Additionally, oxidative stress which is characterized by the excessive production of ROS [8, 35] has been proven to play an essential role in the onset and development of sepsis. ROS consist of active oxygen free radicals or molecules such as superoxide (O2∙−), hydrogen peroxide (H2O2), hydroxyl radicals (OH), and hypochlorous acid (HOCl) [36, 37], which can attack proteins, unsaturated lipids, nucleic acids, and carbohydrates, subsequently triggering injury in tissues and organisms. Malondialdehyde (MDA, detected by TBARS) and protein carbonyls are two typical markers of oxidative stress-induced injury to lipids and proteins, respectively [29, 30]. We measured TBARS and protein carbonyl levels to observe oxidative injury in the diaphragm of rats; simultaneously, we tested serum AST, LDH, and CK activity and Myo content to observe skeletal muscle injury indirectly, as in previous studies [38, 39]. Results from the current study showed that sepsis induced severe oxidative injury in the diaphragm. Fortunately, NRG-1β treatment significantly reduced the serum AST, LDH, and CK activity and Myo content during sepsis. Moreover, NRG-1β administration could reduce TBARS and protein carbonyl levels in the diaphragm of rats with sepsis, which illustrated that sepsis-induced oxidative injury in the diaphragm was alleviated. These results were in line with its protective role against oxidative stress in the myocardium and neurons [22, 25]. Besides, AChE activity elevated after NRG-1β treatment as well, since our previous research suggested that oxidative stress played a vital role in AChE activity decrease in the diaphragm of rats with sepsis.

Interestingly, our study found that MPO activity of the diaphragm in the rats of the NRG group was significantly reduced compared to that of the sepsis group. MPO is synthesized and secreted by neutrophils and is regarded as a marker of inflammation and neutrophil infiltration in tissues [40]. Meanwhile, MPO can convert H2O2 into HOCl, which is a more active ROS than H2O2 [41]. Neutrophil infiltration, larger nuclei, and wider spacing of skeletal muscle fibres were observed in the diaphragms of rats with sepsis. After NRG-1β treatment, neutrophil infiltration was improved, which is consistent with the change in MPO activity. In addition, nuclear size, the spacing of skeletal muscle fibres, and DDS were diminished. These findings implied an interplay relationship of oxidative stress and inflammation in the development of SIDD while NRG-1β exerted its protective effects through alleviating both inflammatory and oxidative injuries in the diaphragm.

Our study showed that NRG-1β improved the inhibition of PI3K and Akt in the diaphragm of rats with sepsis, which is further verified in vitro since the protective effects of NRG-1β in the LPS-stimulated L6 skeletal muscle cells were blocked by the Akt inhibitor. Several previous studies have proven that NRG-1β could activate the PI3K/Akt signaling pathway and exert protective effects in cardiac myocytes subjected to a variety of pathological conditions [42, 43]. However, to the best of our knowledge, this study is the first to identify NRG-1β as an activator of a PI3K/Akt-mediated protective role against oxidative stress and inflammation in the diaphragm during sepsis. Both ErbB2 and ErbB3 receptors are verified to be expressed in the rat diaphragm [44]. NRG-1 could recruit and activate the PI3K through its EGF-like domain binding to the ErbB2/ErbB3 heterodimer [45]. Further studies are needed to detect the activation of the two ErbB receptors. The PI3K/Akt pathway is an important signal transduction pathway. Akt is the downstream target of PI3K and plays a pivotal role in several cellular processes, including cell proliferation, differentiation, apoptosis, migration, and transcription [46]. Akt inhibition is associated with an inflammatory response, while Akt activation reduces cellular oxidative stress and inhibits the release of proinflammatory cytokines [47, 48]. Several previous studies have reported that some drugs could prevent liver injury [49] or hepatic fibrosis [50] via regulating the PI3K/Akt pathway. These provide the theoretical foundation for our conclusions since we have proven that NRG-1β can activate the PI3K/Akt pathway in the diaphragm of rats with sepsis.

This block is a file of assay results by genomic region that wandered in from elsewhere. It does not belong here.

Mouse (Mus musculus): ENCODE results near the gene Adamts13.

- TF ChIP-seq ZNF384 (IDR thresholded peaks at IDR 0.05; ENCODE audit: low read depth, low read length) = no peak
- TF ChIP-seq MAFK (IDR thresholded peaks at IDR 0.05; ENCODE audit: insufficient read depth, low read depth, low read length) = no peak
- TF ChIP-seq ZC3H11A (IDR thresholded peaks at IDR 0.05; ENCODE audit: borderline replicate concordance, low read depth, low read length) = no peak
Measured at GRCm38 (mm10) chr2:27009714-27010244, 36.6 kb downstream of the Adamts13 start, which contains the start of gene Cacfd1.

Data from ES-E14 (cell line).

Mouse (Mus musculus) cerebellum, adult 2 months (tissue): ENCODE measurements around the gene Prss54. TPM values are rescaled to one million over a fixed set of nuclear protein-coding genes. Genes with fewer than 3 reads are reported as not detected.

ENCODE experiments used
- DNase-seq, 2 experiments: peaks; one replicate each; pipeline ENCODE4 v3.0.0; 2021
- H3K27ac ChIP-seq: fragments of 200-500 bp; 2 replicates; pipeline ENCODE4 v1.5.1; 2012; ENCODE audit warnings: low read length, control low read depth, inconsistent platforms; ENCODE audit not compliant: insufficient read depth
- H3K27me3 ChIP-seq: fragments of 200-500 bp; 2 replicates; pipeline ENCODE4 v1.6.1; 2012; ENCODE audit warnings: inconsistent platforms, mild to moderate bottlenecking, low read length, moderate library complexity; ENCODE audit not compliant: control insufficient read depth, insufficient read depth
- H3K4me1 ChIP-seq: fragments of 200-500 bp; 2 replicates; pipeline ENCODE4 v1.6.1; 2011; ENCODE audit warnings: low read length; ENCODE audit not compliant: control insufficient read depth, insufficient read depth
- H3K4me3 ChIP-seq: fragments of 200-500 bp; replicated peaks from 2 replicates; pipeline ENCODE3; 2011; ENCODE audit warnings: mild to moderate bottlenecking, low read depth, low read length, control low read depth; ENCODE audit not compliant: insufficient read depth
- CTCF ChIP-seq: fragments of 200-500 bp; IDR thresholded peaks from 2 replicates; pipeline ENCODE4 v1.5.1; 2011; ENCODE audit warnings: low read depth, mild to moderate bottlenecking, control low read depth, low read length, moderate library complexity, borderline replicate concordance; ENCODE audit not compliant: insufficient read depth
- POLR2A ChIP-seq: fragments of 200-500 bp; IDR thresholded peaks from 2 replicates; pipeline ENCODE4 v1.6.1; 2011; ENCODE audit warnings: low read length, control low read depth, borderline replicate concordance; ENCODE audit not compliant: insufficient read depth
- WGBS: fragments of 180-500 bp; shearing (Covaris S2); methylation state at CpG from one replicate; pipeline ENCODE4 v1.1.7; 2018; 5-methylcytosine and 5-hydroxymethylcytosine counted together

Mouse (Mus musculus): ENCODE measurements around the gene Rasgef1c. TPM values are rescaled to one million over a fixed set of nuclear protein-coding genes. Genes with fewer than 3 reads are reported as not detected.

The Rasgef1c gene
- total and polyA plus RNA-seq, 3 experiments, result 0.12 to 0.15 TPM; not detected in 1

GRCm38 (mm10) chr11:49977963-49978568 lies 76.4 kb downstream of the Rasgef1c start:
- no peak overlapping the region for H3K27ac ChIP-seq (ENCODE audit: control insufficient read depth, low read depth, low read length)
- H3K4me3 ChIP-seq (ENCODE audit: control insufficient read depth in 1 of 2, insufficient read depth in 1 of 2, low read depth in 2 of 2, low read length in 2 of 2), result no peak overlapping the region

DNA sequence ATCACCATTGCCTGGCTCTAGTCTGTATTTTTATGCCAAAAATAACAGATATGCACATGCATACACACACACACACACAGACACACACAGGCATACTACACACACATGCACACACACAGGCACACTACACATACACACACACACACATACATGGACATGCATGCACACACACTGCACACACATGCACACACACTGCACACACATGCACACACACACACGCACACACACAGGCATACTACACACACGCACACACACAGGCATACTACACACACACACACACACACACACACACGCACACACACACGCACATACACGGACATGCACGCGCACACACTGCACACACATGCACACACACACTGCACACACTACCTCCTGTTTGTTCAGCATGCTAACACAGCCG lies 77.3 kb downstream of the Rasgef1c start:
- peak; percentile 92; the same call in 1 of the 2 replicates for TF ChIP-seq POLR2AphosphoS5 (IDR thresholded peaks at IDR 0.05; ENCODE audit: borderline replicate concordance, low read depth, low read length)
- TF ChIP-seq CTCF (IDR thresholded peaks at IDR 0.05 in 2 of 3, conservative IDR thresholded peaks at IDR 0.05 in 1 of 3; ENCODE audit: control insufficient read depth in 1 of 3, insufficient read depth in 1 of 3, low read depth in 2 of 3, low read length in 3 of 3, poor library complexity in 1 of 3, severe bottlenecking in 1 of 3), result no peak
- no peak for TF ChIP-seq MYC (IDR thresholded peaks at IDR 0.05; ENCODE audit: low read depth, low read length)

5. Conclusions

We consider that there were at least two highlights in the current study. First, our study found that NRG-1β could prevent diaphragmatic function and AChE activity during sepsis for the first time. Additionally, NRG-1β treatment also ameliorated the inflammatory infiltration, oxidative injury, and cell apoptosis in the diaphragm of the rats with sepsis. Second, the study showed that the PI3K/Akt pathway was responsible for NRG-1β’s protective roles on the diaphragm against inflammation and oxidative stress during sepsis. In conclusion, the current study confirmed NRG-1β’s diaphragm-protective role during sepsis and its related mechanisms, which would provide a new therapeutic vision of protecting SIDD in the future.

Data Availability

The Tiff. data used to support the findings of this study are included within the article.

Conflicts of Interest

The authors declare that they have no conflicts of interest.

Authors’ Contributions

Hua Liu and Xiaojian Weng contributed equally to this work.

Acknowledgments

This study was supported by grants from the Shanghai Science and Technology Committee (Grant No. 19JC1413300) and the National Natural Science Foundation of China (Grant no. 81772121).